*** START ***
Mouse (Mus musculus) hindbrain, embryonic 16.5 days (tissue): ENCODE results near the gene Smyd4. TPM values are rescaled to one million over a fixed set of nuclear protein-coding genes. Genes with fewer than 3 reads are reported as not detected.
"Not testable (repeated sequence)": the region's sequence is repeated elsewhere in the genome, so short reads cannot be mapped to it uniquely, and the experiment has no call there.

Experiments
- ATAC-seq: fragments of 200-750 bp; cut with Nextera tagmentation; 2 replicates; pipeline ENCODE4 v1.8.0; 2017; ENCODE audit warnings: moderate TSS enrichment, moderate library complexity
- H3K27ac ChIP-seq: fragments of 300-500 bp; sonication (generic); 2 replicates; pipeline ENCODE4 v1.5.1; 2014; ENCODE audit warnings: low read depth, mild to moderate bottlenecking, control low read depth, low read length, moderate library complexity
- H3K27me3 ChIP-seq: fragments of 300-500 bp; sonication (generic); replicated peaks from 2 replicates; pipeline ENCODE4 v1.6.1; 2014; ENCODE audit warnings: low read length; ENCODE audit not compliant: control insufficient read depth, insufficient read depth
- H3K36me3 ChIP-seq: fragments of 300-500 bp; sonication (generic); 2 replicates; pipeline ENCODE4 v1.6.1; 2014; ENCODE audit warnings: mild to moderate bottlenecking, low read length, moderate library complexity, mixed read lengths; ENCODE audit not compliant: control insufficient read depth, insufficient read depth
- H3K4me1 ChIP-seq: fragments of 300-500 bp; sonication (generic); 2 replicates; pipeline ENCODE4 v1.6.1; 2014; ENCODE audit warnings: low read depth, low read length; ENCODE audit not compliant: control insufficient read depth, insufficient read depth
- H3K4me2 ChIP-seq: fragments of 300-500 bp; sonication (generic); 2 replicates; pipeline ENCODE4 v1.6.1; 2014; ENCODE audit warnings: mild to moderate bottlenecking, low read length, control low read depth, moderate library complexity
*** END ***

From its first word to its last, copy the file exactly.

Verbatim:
Mouse (Mus musculus) hindbrain, embryonic 16.5 days (tissue): ENCODE results near the gene Smyd4. TPM values are rescaled to one million over a fixed set of nuclear protein-coding genes. Genes with fewer than 3 reads are reported as not detected.
"Not testable (repeated sequence)": the region's sequence is repeated elsewhere in the genome, so short reads cannot be mapped to it uniquely, and the experiment has no call there.

Experiments
- ATAC-seq: fragments of 200-750 bp; cut with Nextera tagmentation; 2 replicates; pipeline ENCODE4 v1.8.0; 2017; ENCODE audit warnings: moderate TSS enrichment, moderate library complexity
- H3K27ac ChIP-seq: fragments of 300-500 bp; sonication (generic); 2 replicates; pipeline ENCODE4 v1.5.1; 2014; ENCODE audit warnings: low read depth, mild to moderate bottlenecking, control low read depth, low read length, moderate library complexity
- H3K27me3 ChIP-seq: fragments of 300-500 bp; sonication (generic); replicated peaks from 2 replicates; pipeline ENCODE4 v1.6.1; 2014; ENCODE audit warnings: low read length; ENCODE audit not compliant: control insufficient read depth, insufficient read depth
- H3K36me3 ChIP-seq: fragments of 300-500 bp; sonication (generic); 2 replicates; pipeline ENCODE4 v1.6.1; 2014; ENCODE audit warnings: mild to moderate bottlenecking, low read length, moderate library complexity, mixed read lengths; ENCODE audit not compliant: control insufficient read depth, insufficient read depth
- H3K4me1 ChIP-seq: fragments of 300-500 bp; sonication (generic); 2 replicates; pipeline ENCODE4 v1.6.1; 2014; ENCODE audit warnings: low read depth, low read length; ENCODE audit not compliant: control insufficient read depth, insufficient read depth
- H3K4me2 ChIP-seq: fragments of 300-500 bp; sonication (generic); 2 replicates; pipeline ENCODE4 v1.6.1; 2014; ENCODE audit warnings: mild to moderate bottlenecking, low read length, control low read depth, moderate library complexity